Giant Metal Robot
Jun 14, 2005




Taco Defender

ReelBigLizard posted:

I need to make some final adjustments to the pattern and then I'll scan it in, digitise and upload it here as a PDF if anyone is interested?

Yes please. Needing to buy one of these every time I lose one is getting to be expensive. Better get into the manufacturing game.

Funhilde
Jun 1, 2011

Cats Love Me.

Halloween sewing

Oracle
Oct 9, 2004




^^^ Amazing! Nice job.

I'm in the market for a new sewing machine. I'm just experienced enough to be dangerous. Want to start doing more clothes, I do costumes every year, want a machine that could potentially handle denim/leather/upholstery fabric, want auto-threading, adjustable presser foot pressure, needle threader, free arm, one step buttonholing (that actually works!), adjustable speed (my nine year old's learning to sew), auto backstitch and threadcutting would be nice, I hate the Singer 'hold the threads when you start a seam or face to darkness' thing, don't really care about embroidery or quilting (God gently caress quilting) though being able to say, embroider my dog's name and our ph number into his collar would be cool.

Basically something like the Brother 900D without the Disney crap would be cool. I really like the pfaff top and bottom feed dogs and seam guides on all sides because I'm left-handed and like to do things bass-ackwards sometimes. The Pfaff Creative 1.5 looks spiffy but lol 2000 dollar price tag.

I learned to sew on old-rear end Singers and still sew on old-rear end Singers and I am tired of old-rear end manual everything Singers. I know I'd sew a lot more if half my time wasn't spent fighting the machine.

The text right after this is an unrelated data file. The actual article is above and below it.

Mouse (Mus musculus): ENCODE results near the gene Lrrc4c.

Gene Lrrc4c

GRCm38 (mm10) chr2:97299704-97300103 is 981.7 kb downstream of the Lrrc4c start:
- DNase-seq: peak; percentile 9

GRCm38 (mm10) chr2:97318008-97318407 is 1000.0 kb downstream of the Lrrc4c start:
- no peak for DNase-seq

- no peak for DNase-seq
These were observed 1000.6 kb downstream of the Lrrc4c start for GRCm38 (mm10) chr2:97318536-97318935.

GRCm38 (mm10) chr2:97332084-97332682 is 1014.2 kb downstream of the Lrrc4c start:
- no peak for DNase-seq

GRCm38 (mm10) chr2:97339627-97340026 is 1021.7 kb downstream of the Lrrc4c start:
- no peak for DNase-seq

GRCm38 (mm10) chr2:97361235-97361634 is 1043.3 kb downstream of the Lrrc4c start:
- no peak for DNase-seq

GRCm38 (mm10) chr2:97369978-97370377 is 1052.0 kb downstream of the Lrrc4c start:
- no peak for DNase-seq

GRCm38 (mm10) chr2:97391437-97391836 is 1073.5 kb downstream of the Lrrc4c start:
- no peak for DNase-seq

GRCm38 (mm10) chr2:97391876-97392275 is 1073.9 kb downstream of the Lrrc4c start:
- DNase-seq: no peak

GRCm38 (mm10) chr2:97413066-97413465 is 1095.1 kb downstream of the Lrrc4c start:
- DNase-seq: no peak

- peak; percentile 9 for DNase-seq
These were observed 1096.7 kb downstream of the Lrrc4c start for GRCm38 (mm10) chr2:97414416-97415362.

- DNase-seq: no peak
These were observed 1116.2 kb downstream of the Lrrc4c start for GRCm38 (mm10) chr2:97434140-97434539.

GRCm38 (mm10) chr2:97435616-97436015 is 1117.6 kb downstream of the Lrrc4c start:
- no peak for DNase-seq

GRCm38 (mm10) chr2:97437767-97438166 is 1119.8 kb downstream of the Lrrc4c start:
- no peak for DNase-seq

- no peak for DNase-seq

learnincurve
May 15, 2014

Smoosh

What you want is a new rear end singer. The singer 9960 quantum stylist is literally exactly everything you listed.

Arsenic Lupin
Apr 11, 2012

This particularly rapid unintelligible patter isn't generally heard, and if it is, it doesn't matter.





If you go to a sewing-machine dealer, they will often have trade-ins from people who buy a new machine every few years. It's like used cars -- you can save a lot of the machine is just a little out of date.

flutterbyblue
Oct 29, 2007

I'm a little cat in a pretty hat!


bunnielab posted:

Hello Sew-nerds!

I am looking for someone to help me with an idea I have. I wanna have some little pouches sewed up to hold small bass fishing lures into, kinda like a wrench roll, but much smaller.

Anyone here interested or can steer me somewhere else?

I've seen similar things on etsy (I own a hair stick organizer that's very similar, but much too large for your needs). Try punching "roll up organizer" into etsy if all else fails. I got a ton of hits. This shop looked fairly affordable and possibly up the right alley as they take custom orders, though their usual use is for organizing crayons.

Funhilde posted:

Halloween sewing


This is awesome. This wins major 'awesome parent' award points.

ReelBigLizard posted:

Finally a project started and finished. My aunt ordered a bunch of herringbone wool for making little Children's duffel coats but decided it was too dark and the herringbone too much of a fiddle to be matching up. I decided to try my hand at a flatcap.




Also this is the best and I would love the pattern. I think my husband would like a hat like that.

flutterbyblue fucked around with this message at 00:35 on Oct 22, 2015

Funhilde
Jun 1, 2011

Cats Love Me.

The squirtle costume was for a client. I made a pumpkin costume and hopefully a penguin costume for my baby.

Arsenic Lupin
Apr 11, 2012

This particularly rapid unintelligible patter isn't generally heard, and if it is, it doesn't matter.





Spoonflower lets you upload your own fabric designs and have fabric custom-printed. It also lets designers sell fabrics without having to sign up with one of the major manufacturers. Spoonflower now offers a wide variety of printable fabrics, and continues to have a very bad search function.

To enter a contest for a sketchbook and 2 yards of poly crepe de chine, go here: (disclaimer: this is a referrer link for me. Nonreferrer link is here)

Currently Spoonflower is promoting their Sprout store, which lets you order a pattern and custom yardage as a package. Until October 30 at 12 noon EST, you can order any two fabrics and instructions for a zippered pouch for $1.00 and $1.00 shipping. (No idea if they ship internationally.)